Suffice it to say here that my reasons for wanting to keep the Lee statue don’t include any support for white supremacy or any attempt to insult blacks or other people of color.
In fact, I find that the white nationalist “side” has put my “side” (the forgotten minority I call “actual students of history”) in a tough position — that of barely being able to get out the message of preserving and expanding history. Today it feels like you can either be on the Right, or on the Left, but there’s no apparent place in contemporary American culture for knowledge, research, or nuance.
So even though neither I, nor the white nationalists, wanted the Lee statue removed, it is only the white nationalists and their opponents on the Left that anyone is paying attention to. Their conflict makes for good copy, good TV, and good Facebook fights.
That leaves me and the other advocates for history out in the cold.
But I’ll save for another time my deeper viewpoints on why the statue should have remained, and focus today on what has come about since Charlottesville Council’s vote: That is, the unintended consequence of rousing white supremacists to not only condemn the removal of the statue (on racist grounds that wrongly use Lee as their totem), BUT also to rally their troops multiple times in an attempt to raise their profile, all at innocent little Charlottesville’s disturbed expense.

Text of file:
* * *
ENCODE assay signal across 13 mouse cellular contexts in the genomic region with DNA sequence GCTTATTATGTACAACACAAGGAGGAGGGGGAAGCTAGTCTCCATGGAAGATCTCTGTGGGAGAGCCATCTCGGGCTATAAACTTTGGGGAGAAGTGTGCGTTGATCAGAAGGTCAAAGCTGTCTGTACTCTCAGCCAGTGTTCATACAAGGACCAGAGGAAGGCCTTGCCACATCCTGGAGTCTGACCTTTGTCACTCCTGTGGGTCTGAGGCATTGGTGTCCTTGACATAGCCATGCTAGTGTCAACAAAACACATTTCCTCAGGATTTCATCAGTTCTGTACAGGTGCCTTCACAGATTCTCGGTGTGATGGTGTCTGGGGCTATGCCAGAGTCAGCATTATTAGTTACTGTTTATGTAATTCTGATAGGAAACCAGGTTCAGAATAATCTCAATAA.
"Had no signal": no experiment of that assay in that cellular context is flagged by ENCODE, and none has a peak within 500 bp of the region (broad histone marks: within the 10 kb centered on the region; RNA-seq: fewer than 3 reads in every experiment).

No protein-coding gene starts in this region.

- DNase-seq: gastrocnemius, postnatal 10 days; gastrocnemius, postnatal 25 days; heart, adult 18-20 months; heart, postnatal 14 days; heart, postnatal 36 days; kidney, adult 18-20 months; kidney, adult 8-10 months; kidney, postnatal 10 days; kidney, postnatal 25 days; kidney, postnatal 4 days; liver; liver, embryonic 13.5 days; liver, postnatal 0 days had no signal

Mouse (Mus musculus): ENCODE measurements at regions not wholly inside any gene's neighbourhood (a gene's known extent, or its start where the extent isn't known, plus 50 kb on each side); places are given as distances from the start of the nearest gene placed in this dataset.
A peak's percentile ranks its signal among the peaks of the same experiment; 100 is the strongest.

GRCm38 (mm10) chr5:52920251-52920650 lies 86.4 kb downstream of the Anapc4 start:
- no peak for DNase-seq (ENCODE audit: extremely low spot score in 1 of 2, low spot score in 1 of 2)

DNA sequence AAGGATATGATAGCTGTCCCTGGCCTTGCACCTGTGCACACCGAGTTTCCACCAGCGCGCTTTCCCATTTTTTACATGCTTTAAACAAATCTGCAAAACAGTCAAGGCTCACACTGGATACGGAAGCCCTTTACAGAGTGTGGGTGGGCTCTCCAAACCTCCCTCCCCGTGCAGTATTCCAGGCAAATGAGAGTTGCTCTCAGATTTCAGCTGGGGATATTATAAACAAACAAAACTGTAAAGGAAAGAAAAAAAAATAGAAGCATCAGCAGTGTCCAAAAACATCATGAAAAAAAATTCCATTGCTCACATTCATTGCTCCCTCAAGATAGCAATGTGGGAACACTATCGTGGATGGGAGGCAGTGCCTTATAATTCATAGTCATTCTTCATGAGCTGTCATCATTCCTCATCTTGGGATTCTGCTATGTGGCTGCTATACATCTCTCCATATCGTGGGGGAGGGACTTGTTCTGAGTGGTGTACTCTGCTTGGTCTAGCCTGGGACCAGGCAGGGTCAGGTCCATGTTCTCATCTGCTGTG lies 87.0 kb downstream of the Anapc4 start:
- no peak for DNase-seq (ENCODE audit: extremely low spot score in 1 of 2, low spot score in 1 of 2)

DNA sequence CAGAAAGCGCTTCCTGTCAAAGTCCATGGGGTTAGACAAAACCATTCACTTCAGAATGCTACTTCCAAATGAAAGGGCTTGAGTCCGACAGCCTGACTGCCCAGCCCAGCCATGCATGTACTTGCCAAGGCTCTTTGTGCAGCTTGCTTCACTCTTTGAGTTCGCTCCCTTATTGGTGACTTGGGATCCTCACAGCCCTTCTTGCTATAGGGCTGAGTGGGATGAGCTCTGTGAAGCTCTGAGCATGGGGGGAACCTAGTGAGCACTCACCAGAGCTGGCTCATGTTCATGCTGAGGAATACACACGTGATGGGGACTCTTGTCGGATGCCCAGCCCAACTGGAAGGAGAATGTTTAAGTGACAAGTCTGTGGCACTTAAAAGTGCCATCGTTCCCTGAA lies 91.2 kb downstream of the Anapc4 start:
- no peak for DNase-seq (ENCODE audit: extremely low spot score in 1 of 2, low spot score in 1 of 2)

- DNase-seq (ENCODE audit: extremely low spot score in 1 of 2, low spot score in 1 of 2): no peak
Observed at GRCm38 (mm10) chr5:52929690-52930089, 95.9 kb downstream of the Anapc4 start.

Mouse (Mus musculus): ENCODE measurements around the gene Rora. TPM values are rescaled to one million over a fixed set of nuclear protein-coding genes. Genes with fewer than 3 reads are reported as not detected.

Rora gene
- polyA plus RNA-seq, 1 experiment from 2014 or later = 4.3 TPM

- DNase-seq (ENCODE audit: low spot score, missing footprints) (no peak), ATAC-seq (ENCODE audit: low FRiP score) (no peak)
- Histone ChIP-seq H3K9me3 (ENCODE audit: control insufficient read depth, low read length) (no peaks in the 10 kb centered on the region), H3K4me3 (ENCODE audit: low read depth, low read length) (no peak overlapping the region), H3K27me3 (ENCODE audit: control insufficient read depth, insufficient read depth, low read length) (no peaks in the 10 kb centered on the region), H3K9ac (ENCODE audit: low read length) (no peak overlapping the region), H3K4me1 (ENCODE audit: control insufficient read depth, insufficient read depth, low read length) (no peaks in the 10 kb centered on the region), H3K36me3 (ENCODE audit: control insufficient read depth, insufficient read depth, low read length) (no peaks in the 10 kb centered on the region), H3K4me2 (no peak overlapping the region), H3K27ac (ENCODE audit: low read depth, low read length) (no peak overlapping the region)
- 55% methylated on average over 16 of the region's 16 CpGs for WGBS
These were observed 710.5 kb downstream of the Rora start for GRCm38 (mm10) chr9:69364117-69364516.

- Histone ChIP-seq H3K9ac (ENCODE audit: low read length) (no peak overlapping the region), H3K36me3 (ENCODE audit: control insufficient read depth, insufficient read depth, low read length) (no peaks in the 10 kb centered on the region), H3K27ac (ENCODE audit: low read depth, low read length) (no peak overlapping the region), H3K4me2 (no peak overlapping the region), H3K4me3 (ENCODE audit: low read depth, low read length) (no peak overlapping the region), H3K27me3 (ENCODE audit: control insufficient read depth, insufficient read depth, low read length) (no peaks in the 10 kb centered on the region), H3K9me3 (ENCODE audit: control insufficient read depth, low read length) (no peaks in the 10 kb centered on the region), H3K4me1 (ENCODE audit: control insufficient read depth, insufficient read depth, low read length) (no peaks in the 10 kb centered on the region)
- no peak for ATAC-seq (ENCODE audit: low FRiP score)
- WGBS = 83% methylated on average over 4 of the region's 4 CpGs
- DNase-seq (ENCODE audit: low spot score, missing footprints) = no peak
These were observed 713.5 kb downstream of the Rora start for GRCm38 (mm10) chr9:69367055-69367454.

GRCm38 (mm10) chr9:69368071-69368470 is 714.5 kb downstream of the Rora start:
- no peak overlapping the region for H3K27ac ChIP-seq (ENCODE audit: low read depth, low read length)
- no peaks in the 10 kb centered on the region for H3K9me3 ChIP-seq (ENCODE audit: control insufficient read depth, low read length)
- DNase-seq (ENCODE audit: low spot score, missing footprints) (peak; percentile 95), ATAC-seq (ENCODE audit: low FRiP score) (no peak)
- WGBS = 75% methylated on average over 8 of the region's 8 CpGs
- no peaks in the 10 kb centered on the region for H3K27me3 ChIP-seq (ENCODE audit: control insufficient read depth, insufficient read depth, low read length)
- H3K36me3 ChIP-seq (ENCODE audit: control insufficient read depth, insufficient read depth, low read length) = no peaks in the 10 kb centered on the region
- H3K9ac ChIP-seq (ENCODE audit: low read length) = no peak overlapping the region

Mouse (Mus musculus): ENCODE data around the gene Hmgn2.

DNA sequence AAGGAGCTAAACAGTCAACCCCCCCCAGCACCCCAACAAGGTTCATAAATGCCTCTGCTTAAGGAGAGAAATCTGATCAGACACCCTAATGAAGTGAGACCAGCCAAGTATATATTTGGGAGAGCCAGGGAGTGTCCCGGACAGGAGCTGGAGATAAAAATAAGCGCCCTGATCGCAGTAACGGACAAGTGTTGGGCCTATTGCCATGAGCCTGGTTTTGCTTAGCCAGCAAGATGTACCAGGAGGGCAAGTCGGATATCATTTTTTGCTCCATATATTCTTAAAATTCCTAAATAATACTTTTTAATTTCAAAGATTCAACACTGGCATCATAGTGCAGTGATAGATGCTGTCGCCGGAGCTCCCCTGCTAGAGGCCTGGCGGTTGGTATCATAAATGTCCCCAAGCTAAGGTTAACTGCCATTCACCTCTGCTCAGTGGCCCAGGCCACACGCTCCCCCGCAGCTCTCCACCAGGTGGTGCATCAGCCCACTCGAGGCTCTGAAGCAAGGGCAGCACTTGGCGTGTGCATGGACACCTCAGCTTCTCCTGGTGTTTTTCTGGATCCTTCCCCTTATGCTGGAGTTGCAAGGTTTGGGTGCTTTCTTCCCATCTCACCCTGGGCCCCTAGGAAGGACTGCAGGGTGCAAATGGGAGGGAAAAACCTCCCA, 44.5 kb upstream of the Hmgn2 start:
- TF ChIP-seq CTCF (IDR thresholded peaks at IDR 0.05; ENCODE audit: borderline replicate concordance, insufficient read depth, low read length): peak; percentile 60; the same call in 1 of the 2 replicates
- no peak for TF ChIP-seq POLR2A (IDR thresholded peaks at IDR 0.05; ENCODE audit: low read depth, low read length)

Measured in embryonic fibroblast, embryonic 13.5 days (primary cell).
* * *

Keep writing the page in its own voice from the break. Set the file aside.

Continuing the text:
“In a soldier’s stance, I aimed my hand at the mongrel dogs who teach
Fearing not that I’d become my enemy in the instant that I preach”
— Bob Dylan
The last time the white nationalists’ KKK pals were in town for a rally, a few weeks ago, I happened to be visiting my daughter (a UVA student) and ran fleeing from the city, not only out of fear of the open carry, gun-wielding demonstrators, but also because of the police helicopter circling the usually peaceful city’s Downtown pedestrian mall. That copter just wouldn’t let up. It’s hard to imagine that these rallies aren’t really hurting Charlottesville tourism.
But it would be simplistic to NOT admit that an excess of identity politics on the Left, fraught as it is with real grievances, yet mixed with a troubling case of presentism (today’s standards being applied to historic phenomena), and a vehemence of their own on the issue of “confronting hate,” hasn’t contributed its own simmering emotions to the current taut state of affairs in Jefferson’s humble burg.
The Left has spread its fair share of knee-jerk reactionarism, both in Charlottesville and well beyond. To that end, I fear that if we start with targeting Lee and Jackson we’ll end with ripping out Washington and Jefferson. This is a wrongheaded path.